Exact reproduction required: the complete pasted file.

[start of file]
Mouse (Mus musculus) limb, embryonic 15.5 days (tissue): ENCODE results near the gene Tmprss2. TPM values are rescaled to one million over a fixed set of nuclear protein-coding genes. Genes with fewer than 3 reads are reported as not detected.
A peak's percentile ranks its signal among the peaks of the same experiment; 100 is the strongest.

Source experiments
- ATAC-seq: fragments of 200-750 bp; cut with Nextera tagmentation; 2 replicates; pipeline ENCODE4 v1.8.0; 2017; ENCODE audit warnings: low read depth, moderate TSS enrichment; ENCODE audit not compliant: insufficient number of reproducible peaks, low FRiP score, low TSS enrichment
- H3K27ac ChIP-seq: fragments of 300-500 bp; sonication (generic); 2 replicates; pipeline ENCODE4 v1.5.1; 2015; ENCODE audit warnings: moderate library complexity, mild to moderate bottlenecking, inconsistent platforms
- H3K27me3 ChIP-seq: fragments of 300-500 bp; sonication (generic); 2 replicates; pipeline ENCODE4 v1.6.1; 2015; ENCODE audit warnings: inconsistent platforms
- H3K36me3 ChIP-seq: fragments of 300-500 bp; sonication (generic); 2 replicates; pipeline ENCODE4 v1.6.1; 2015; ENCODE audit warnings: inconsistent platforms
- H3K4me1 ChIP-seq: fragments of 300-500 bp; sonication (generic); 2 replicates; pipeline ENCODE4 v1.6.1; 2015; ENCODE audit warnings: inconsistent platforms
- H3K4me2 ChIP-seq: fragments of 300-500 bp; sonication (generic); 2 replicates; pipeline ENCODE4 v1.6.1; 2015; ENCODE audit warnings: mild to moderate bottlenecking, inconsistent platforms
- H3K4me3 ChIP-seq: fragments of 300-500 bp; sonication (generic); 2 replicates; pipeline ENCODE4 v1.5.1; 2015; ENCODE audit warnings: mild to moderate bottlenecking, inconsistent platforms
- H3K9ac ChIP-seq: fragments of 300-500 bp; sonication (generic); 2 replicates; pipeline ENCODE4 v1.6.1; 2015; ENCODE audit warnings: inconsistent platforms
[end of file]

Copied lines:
Mouse (Mus musculus) limb, embryonic 15.5 days (tissue): ENCODE results near the gene Tmprss2. TPM values are rescaled to one million over a fixed set of nuclear protein-coding genes. Genes with fewer than 3 reads are reported as not detected.
A peak's percentile ranks its signal among the peaks of the same experiment; 100 is the strongest.

Source experiments
- ATAC-seq: fragments of 200-750 bp; cut with Nextera tagmentation; 2 replicates; pipeline ENCODE4 v1.8.0; 2017; ENCODE audit warnings: low read depth, moderate TSS enrichment; ENCODE audit not compliant: insufficient number of reproducible peaks, low FRiP score, low TSS enrichment
- H3K27ac ChIP-seq: fragments of 300-500 bp; sonication (generic); 2 replicates; pipeline ENCODE4 v1.5.1; 2015; ENCODE audit warnings: moderate library complexity, mild to moderate bottlenecking, inconsistent platforms
- H3K27me3 ChIP-seq: fragments of 300-500 bp; sonication (generic); 2 replicates; pipeline ENCODE4 v1.6.1; 2015; ENCODE audit warnings: inconsistent platforms
- H3K36me3 ChIP-seq: fragments of 300-500 bp; sonication (generic); 2 replicates; pipeline ENCODE4 v1.6.1; 2015; ENCODE audit warnings: inconsistent platforms
- H3K4me1 ChIP-seq: fragments of 300-500 bp; sonication (generic); 2 replicates; pipeline ENCODE4 v1.6.1; 2015; ENCODE audit warnings: inconsistent platforms
- H3K4me2 ChIP-seq: fragments of 300-500 bp; sonication (generic); 2 replicates; pipeline ENCODE4 v1.6.1; 2015; ENCODE audit warnings: mild to moderate bottlenecking, inconsistent platforms
- H3K4me3 ChIP-seq: fragments of 300-500 bp; sonication (generic); 2 replicates; pipeline ENCODE4 v1.5.1; 2015; ENCODE audit warnings: mild to moderate bottlenecking, inconsistent platforms
- H3K9ac ChIP-seq: fragments of 300-500 bp; sonication (generic); 2 replicates; pipeline ENCODE4 v1.6.1; 2015; ENCODE audit warnings: inconsistent platforms